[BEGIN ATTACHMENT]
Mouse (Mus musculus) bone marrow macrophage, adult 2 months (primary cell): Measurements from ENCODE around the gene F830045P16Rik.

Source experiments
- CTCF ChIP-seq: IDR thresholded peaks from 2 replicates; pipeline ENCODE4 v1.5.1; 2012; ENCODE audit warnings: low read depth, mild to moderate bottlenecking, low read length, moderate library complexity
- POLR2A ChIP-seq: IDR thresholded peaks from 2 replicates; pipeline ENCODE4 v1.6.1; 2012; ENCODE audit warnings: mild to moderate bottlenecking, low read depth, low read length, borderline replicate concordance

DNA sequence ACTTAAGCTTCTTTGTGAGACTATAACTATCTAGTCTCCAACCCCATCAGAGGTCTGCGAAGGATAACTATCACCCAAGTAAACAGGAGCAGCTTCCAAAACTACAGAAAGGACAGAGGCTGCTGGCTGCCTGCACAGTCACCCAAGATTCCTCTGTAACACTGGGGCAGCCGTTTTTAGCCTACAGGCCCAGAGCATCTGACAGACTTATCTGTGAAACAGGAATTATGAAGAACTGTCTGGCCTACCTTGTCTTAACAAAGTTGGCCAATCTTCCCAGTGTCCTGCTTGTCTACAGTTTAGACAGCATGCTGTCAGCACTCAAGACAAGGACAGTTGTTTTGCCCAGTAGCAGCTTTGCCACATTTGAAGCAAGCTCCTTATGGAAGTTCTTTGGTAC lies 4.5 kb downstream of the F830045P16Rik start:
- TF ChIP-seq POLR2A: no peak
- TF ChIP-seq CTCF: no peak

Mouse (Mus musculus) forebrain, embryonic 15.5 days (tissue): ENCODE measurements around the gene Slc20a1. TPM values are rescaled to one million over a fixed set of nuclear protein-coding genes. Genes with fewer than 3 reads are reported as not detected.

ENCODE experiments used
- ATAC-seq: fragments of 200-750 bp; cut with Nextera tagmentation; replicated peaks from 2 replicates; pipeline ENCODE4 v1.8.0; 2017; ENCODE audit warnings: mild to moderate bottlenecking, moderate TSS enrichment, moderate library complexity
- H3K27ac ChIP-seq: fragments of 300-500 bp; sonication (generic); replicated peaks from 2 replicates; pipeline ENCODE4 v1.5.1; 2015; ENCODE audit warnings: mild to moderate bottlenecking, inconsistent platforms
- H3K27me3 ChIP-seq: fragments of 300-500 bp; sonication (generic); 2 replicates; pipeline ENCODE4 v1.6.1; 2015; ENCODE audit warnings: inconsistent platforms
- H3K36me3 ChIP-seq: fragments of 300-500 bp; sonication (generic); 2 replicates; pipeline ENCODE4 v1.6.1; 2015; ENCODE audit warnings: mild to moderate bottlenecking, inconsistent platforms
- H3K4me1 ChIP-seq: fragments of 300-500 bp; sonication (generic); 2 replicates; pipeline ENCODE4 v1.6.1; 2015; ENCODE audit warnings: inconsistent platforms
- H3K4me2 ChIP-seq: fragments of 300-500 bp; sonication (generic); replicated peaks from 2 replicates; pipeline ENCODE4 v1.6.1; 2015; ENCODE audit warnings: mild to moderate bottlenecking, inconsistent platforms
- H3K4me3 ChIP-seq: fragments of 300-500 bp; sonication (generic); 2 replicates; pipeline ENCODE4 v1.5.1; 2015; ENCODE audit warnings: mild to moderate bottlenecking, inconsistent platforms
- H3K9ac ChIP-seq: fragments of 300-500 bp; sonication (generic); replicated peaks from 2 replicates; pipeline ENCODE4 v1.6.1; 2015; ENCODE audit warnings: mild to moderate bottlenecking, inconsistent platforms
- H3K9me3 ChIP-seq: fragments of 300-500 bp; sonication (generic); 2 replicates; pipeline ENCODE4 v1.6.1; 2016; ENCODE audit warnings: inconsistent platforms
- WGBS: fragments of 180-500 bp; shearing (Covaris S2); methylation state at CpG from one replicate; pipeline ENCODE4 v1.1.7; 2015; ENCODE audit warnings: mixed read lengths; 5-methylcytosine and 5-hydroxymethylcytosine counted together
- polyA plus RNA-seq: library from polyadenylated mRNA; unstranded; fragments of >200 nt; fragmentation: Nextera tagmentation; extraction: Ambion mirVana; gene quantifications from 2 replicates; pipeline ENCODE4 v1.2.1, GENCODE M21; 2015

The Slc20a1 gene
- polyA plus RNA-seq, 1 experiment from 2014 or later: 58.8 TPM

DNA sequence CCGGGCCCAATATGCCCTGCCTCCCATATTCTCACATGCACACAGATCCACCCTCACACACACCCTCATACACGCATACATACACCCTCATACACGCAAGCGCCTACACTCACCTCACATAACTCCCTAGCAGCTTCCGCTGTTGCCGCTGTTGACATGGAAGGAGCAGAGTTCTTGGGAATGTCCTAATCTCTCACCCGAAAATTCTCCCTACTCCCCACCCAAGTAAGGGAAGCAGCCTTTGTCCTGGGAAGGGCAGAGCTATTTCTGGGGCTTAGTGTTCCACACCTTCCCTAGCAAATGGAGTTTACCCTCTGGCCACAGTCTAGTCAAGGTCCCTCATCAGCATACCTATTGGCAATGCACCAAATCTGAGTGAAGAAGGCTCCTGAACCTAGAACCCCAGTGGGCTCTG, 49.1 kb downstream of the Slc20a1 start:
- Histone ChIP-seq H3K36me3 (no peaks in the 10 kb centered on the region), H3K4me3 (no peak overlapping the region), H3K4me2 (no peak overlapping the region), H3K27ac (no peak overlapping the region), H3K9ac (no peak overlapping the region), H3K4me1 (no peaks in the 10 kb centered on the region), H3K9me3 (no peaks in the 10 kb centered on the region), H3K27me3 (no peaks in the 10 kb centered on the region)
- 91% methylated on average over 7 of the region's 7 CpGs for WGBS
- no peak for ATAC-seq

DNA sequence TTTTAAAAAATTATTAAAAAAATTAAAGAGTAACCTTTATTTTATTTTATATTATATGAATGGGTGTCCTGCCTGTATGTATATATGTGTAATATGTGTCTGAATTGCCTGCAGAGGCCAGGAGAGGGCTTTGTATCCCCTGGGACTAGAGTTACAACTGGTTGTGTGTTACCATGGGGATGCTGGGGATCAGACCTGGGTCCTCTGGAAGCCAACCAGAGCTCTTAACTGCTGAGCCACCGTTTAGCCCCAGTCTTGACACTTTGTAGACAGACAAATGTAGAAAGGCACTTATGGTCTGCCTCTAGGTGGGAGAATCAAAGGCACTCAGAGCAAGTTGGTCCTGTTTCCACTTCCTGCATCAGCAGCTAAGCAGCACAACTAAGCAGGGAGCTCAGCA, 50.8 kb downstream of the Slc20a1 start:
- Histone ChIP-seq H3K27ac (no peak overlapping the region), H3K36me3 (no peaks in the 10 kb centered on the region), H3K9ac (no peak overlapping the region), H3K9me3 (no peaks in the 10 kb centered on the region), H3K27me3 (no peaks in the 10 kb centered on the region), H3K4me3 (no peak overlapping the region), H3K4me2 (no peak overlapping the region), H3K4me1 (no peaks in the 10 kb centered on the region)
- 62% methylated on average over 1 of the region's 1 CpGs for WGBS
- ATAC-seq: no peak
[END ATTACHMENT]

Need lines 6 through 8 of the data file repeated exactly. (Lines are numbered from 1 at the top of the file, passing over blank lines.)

- TF ChIP-seq POLR2A: no peak
- TF ChIP-seq CTCF: no peak

Mouse (Mus musculus) forebrain, embryonic 15.5 days (tissue): ENCODE measurements around the gene Slc20a1. TPM values are rescaled to one million over a fixed set of nuclear protein-coding genes. Genes with fewer than 3 reads are reported as not detected.